(Note to my IndyCar peeps: I'm not abandoning you! I merely invested six hours of my life yesterday to watching this race and want something to show for it.)
Monday Night Racing turned into a ratings winner for NASCAR last night, as the race was the highest-rated show on network television according to overnight ratings. It may have been the first Monday night race, but not the last. Randy Bernard, please tell me you were watching!
As always, craziness ensued. I'm a creative guy, but even I can't make this stuff up. Given the events of the last few years the best thing to expect at Daytona is the unexpected. Welcome to Looneyville.
A few thoughts:
*Of course I'm leading off with Juan Pablo Montoya. The dude just likes hitting stuff! Now, I am only joking because everyone involved walked away from the incident, which thankfully occurred in a place where there were no grandstands. Still, JPM is the poster boy for "checker or wrecker" because of his aggressive driving style, and he took that to a whole new level Monday night when he plowed into the jet dryer and set off a literal inferno. The wreck was the result of a mechanical failure and not on JPM, but I think after this we can replace the saying "only in America" to "only in Daytona". I have officially seen it all...until next year that is.
*As a driver, Brad Keselowski is going to be a superstar. In the world of social media, he already is. His tweet of the view of the fire form his car set off a firestorm (get it?) on Twitter, and as he continued tweeting during the long delay he picked up an estimated 150,000 more followers. He later tweeted moments after being involved in a wreck that ended his night. Like it or not, this is the future. I think IndyCar gets it for the most part, but a presence during the race (not necessarily from the drivers) is huge. People want to feel part of it. One of the things I enjoyed watching the race was sitting on Twitter at the same time and exchanging thoughts and conversations with other people. It was a lot of fun and I am all for fan/driver/team interaction in whatever form it can take. NASCAR does too, as it announced that not only will Kes not be fined for what he did, they are encouraging other drivers to follow suit.
*Danica went 3-for-3. Now, if you added two doubles and four RBIs to that line it would be a heck of a night. Instead, that is the number of races she drove over the weekend, and the number of wrecks she was involved in. She wasn't to blame in any of them and had the misfortune of being wrecked by a teammate in the Nationwide race and getting caught up in the melee on Lap 2 in the 500. Nothing can be done, but it was quite the baptism and a huge learning experience.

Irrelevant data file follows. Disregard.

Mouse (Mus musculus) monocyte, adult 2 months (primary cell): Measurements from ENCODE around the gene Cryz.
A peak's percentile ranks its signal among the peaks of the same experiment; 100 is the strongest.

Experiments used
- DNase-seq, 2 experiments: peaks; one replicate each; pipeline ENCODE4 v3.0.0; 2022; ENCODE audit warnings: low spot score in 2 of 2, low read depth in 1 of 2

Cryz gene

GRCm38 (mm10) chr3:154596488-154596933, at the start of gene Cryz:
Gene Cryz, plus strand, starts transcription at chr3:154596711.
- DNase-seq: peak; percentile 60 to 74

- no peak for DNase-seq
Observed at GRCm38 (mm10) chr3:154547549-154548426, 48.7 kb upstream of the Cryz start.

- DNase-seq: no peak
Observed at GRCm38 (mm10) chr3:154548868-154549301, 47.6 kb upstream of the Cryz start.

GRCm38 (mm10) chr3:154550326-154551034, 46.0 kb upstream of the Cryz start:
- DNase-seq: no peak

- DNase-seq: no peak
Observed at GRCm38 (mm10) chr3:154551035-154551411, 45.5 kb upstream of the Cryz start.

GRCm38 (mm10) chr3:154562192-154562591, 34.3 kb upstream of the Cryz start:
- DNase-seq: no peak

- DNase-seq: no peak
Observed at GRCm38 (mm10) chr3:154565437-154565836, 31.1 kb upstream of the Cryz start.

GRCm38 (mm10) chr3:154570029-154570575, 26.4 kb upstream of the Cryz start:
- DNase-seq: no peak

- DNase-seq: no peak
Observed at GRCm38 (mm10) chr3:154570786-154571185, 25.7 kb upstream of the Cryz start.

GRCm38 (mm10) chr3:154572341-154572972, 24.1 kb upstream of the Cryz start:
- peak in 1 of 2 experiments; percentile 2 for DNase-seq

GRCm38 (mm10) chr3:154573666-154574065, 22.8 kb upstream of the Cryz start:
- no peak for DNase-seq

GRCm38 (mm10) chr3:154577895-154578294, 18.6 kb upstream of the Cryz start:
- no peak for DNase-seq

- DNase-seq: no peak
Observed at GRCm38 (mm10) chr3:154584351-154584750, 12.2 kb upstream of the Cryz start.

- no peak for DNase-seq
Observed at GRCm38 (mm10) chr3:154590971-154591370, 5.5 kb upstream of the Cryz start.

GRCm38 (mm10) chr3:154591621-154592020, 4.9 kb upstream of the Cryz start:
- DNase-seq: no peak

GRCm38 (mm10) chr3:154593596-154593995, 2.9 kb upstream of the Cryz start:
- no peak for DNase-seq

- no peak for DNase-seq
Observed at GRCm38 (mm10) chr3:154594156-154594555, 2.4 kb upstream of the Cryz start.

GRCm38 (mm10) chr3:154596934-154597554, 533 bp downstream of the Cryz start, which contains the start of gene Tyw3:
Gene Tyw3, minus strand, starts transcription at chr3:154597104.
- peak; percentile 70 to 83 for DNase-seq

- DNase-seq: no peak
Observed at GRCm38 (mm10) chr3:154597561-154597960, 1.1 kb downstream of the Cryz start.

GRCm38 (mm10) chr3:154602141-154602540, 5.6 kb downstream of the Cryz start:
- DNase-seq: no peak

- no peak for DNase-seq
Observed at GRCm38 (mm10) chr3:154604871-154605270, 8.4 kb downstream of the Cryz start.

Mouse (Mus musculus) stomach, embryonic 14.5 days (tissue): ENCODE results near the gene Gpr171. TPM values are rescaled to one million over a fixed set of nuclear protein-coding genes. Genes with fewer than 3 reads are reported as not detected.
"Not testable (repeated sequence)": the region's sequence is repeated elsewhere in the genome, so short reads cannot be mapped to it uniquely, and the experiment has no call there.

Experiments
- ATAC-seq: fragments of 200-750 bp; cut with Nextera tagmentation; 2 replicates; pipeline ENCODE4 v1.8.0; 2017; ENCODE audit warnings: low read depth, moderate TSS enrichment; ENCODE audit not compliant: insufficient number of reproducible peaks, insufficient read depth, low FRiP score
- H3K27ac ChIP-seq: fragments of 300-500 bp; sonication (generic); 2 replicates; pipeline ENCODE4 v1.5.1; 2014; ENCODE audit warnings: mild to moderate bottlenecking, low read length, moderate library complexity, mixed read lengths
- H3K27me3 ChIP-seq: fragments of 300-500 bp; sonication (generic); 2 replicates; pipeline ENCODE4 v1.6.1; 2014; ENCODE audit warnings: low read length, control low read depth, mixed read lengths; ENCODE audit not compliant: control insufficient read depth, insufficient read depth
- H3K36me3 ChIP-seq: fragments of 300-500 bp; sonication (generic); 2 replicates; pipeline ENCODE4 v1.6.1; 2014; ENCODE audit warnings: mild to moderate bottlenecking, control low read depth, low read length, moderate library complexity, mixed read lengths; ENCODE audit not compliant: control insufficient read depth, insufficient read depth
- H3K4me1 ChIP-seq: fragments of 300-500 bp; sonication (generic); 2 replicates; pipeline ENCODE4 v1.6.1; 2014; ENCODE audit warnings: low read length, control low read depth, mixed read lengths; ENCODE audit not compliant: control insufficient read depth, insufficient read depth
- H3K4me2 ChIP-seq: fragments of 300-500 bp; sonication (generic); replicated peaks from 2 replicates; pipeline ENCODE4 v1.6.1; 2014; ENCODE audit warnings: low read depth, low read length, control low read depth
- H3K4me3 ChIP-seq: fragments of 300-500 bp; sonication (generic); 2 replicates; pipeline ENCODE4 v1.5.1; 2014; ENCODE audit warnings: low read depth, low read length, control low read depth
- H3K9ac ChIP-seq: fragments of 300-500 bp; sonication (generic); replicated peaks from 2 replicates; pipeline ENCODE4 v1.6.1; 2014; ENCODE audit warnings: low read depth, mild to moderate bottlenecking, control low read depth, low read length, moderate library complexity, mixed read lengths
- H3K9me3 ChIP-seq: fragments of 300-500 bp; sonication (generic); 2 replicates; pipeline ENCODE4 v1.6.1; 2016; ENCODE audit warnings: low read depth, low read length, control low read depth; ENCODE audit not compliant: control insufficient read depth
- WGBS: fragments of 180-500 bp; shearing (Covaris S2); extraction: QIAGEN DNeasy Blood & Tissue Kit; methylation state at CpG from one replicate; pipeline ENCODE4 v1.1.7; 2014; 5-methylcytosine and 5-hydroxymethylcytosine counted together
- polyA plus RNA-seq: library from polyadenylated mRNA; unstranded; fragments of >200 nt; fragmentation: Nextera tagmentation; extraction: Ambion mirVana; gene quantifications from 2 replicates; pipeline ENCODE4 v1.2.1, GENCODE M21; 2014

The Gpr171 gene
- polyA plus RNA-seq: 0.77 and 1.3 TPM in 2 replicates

*There were times I thought I was watching iRacing instead of the supposed best drivers in the world. I spent a virtual weekend at Talladega and in all five race in which I drove there was a first lap "Big One" that took out a large chunk of the field. I finally posted the following message: "If you can't get through a lap without wrecking don't enter the effing race!" Who knew that EXACT same scenario would happen at Daytona? I'm sure the drivers were amped up to be starting the season and racing after the long delay -- and at night -- but they went less than 2.6 miles before the year's first incident. I think that what was funny was that after Jimmie Johnson was eliminated from the race in the opening melee he still had time to fly home to Charlotte and catch the end of it on TV.
*Oh, and there was a race too. Matt Kenseth won. Lost in all of the extracarriculars and drama was the fact that Kenseth dominated the final 100 miles of the race and won for the second time. I thought the actual "racing" was a bit drab. Just because the cars are racing in a big pack does not make things exciting, and I'm not saying that because I am not a big fan of pack racing. All it contributed to last night was the edge-of-your-seat feeling that a wreck was just around the corner, and the huge power and freight-train noise effect, which yes, is pretty cool. For the most part the cars drove nose to tail and a driver couldn't hook up with someone else and drive to the front like in the past. Plus the high line never seemed to work well so it was hard to change positions.
Even with the dreaded green/white/checker finish there was little drama, as Greg Biffle threw up a huge screen on Dale Earnhardt Jr. so his teammate could win. (My opinion) Biffle and Junior were hooked up, so how did one car break away and beat two that were drafting? I'm not saying that Kenseth didn't have the best car, because he did and deserved to win. But Biffle looked like he was content on finishing second, because his options were a) win the race over a teammate, b) win the race over a teammate and drag Junior to second or c) give Junior enough momentum to pass both of them and win. Guess none of them sounded appealing.
Speaking of the green/white/checker, I'm glad the driver who was ahead at the end of the scheduled distance went on to win the race. Doesn't happen all that often.
All in all it was quite the season opener for NASCAR. IndyCar is going to be hard-pressed to top THAT, but I think maybe they will pull it off.